We often hear that balance is paramount in treatment and in health, but what does this actually mean? For myself, it starts with the thoughtful blending of human knowledge from various sources including the rigours of Western science and the insightful wisdom of Eastern medicine. Being trained in both I am an active proponent of all medicines, believing that no one has all the answers, but all have their strengths. Secondly, taking a patient-centered approach is vital. This involves treating each individual carefully and uniquely, understanding that the role of the practitioner is to act as a guide and facilitate the healing that comes from deep within the patient.


Acupuncture is the most well known of the Eastern medical techniques. In traditional treatment it involves the insertion of hair thin needles at specific points that allow a practitioner to manipulate the qi and hence the physiology and functions of the human body. The exact bio-mechanism is still a mystery to modern science, but many interesting theories exist. Acupoints used can be meridian points that are often used for systemic issues, or trigger and pain points for muscular issues.. Electrical stimulation is frequently and effectively used for the latter and involves a micro-current to stimulate the mal-functioning tissues.

Herbal Remedies

These are primarily plant and mineral substances that are used as medicine to rectify biochemical imbalances in the organs, tissues and fluids. Remedies are typically composed of several to over twenty herbal ingredients that are customized to the patient’s needs and constitution. Traditionally, these ingredients were raw or dried, then boiled into a soup called a decoction. Modern techniques usually use pre-decocted dried ingredients in powder or pill form that are much more convenient. These are typically taken orally with a bit of warm water.

Tuina – Oriental Bodywork

Oriental bodywork has been documented as an effective medicine in its own right as far back as 2000 years (Huang Di Nei Jing). It is quite varied and goes by numerous names; Tuina, Anmo, Moshou. Over the years it found its way to Korea and Japan where it is the ancestor to Amma and Shiatsu therapy. It combines use of the meridian system using acupoints with physical manipulation of the muscles, bones and fascia.

Dietary Counselling

As with herbal medicines, foods have specific properties and if they are used appropriately they can rectify systemic problems, including digestive, insomnia, allergy, sweating and skin problems to name just a few.. The use of food as medicine is closely tied to your digestive system and to how your metabolism is operating. For example, some people have hot constitutions, the use of frequent and large amounts of spicy foods will usually cause trouble, especially in the summer. In Oriental medicine, we use the diagnostic “pattern” that we develop from our intake to direct herbal or other treatments, it also allows us to recommend appropriate dietary changes.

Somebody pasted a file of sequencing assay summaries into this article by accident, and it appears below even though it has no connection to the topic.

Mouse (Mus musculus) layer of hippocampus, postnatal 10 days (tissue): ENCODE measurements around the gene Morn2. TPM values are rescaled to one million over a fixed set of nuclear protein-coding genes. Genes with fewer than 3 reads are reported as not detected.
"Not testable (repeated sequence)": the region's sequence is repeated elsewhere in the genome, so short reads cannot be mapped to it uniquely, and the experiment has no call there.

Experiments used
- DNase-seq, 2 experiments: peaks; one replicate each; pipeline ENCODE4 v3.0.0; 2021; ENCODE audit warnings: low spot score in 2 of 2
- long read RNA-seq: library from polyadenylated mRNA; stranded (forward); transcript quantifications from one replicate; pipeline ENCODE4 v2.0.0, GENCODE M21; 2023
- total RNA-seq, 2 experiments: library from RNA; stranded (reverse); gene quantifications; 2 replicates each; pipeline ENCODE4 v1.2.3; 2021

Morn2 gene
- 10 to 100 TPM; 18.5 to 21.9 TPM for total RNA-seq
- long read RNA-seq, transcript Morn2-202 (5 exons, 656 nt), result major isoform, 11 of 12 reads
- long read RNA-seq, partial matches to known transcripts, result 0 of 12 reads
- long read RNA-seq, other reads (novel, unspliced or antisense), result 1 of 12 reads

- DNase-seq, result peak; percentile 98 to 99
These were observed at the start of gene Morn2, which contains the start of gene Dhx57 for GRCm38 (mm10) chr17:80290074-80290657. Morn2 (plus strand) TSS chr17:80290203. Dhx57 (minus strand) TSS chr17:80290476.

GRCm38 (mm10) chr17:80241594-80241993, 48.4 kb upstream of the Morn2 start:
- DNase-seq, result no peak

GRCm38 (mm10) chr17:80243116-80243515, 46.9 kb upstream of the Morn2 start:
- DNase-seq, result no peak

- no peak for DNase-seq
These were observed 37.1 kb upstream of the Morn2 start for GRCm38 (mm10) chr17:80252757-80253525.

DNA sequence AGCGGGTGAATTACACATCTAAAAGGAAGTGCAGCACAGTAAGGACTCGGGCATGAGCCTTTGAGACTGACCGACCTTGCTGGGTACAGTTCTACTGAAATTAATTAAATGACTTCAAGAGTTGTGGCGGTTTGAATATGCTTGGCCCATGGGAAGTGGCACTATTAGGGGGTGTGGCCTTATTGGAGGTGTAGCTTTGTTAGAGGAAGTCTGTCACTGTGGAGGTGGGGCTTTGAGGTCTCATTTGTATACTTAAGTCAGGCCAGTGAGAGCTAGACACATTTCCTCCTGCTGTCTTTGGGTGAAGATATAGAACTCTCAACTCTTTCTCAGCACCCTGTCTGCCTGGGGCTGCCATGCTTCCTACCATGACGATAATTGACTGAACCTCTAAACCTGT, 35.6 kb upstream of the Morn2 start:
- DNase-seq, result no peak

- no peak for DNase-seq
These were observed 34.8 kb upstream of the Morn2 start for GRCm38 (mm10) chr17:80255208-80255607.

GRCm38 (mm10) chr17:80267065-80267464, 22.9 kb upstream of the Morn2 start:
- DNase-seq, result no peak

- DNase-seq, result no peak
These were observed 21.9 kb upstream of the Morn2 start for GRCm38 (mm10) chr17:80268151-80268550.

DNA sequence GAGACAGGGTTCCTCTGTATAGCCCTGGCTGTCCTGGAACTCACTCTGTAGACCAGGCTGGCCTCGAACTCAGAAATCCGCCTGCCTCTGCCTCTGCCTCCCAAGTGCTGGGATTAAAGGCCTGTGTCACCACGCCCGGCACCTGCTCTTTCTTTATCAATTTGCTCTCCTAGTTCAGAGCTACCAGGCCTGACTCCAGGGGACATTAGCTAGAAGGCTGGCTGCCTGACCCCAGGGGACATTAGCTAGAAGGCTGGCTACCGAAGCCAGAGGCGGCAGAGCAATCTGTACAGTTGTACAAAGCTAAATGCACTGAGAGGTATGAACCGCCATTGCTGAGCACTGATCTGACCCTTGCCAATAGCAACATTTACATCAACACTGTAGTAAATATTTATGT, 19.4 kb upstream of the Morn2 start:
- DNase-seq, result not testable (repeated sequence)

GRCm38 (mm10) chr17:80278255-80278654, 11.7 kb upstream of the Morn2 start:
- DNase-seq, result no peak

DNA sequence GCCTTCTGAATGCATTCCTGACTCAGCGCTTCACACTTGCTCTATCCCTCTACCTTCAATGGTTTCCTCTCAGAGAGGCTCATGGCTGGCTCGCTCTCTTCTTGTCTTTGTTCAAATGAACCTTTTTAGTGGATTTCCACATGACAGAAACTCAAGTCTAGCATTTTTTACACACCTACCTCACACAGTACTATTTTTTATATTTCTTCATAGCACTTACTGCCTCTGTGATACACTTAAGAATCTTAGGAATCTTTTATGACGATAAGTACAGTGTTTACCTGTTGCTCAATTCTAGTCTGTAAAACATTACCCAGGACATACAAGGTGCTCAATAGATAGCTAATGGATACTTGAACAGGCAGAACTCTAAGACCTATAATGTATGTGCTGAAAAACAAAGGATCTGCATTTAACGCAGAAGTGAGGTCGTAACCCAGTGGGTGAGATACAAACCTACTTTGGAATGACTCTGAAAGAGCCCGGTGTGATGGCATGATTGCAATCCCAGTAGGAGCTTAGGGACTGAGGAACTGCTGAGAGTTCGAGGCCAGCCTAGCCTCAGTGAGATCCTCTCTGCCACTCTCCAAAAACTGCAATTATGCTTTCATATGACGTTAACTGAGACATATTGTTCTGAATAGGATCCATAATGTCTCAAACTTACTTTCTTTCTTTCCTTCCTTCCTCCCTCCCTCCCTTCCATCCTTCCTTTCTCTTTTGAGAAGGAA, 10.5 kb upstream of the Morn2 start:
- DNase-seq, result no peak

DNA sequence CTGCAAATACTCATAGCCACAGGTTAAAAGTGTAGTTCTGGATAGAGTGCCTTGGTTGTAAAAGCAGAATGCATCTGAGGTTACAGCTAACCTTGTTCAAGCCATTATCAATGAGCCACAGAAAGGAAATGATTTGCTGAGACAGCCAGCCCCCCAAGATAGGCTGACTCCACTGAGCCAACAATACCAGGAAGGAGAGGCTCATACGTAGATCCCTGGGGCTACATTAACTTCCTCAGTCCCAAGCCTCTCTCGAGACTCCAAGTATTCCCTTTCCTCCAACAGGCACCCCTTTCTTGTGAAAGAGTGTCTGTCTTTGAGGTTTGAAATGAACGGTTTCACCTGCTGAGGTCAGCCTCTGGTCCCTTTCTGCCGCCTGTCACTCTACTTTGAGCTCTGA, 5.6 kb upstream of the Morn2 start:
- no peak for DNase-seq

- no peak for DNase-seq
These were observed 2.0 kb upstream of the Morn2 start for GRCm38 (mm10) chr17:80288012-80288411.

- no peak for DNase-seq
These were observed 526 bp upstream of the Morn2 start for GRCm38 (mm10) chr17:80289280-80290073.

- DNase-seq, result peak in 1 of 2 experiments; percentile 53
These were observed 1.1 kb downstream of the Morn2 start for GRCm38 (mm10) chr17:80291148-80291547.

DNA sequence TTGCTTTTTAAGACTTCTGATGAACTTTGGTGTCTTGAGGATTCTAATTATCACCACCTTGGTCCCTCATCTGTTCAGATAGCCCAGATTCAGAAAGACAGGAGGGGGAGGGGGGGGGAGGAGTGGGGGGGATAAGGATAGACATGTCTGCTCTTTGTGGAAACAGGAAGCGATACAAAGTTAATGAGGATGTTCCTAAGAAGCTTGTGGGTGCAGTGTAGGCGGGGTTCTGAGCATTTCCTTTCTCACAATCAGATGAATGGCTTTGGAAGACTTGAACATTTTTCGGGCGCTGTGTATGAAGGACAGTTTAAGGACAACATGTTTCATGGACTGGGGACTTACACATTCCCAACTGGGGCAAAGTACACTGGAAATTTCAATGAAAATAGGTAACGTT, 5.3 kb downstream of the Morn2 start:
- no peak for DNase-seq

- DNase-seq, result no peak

Qi Gong (chi gong)

Qi Gong is a gentle and profoundly beneficial form of exercise. It requires little external movement but generates internal energy and builds stamina. If done regularly it can reduce stress, strengthen immunity, help regenerate injured organs and tissues, revitalize the nervous system and relieve chronic illness. Typically Qi Gong is taught and practiced in groups or individually, but in clinic, Kurt often teaches specific exercises after treatment when they are deemed to be particularly helpful for a condition.


Moxibustion is the burning of mugwort leaf or ai ye in various forms. It usually accompanies other treatments and is used to remove stasis and promote circulation, to warm the channels and disperse cold. It is very effective when used where there is pain in a tissue or an organ dysfunction due to a lack of physiological vigor or lack of circulation and warmth.


Cupping is a very old technique involving the placement of glass, plastic, porcelain or bamboo cups on the body in a vacuum state. Suction is usually created with a flame or with a small pump. The cups can be stationary, sliding or walked around. Traditional therapeutic benefits include the promotion of circulation, dispersal of stasis and accumulated tissues, reduction of swelling and pain and the drawing out of toxins and pathogens if they are superficial.


The use of sound and vibration has been used extensively for healing therapies since the dawn of time. In a modern incarnation of this, specialized tuning forks can apply specific physical vibration frequencies to various points throughout the body. These have the effect of releasing stress, tension and blockage where we may not be aware thus harmonizing the body with the mind and emotions.

CranioSacral Therapy

This practice gently works with the spine and the cranium and its sutures and fascia. It allows the restrictions of nerve passages to be eased and the movement of the cerebrospinal fluid through the spinal cord to be optimized. Physically the therapy involves the placing of hands on the patients head, spine, sacrum or other connective structures and working with the natural craniosacral rhythm. Touch is very light, typically around 5 grams. This treatment is subtle and has been used to treat headaches, TMJ, migraines, fibromyalgia and other chronic pain conditions, mental stress, neck and back pain.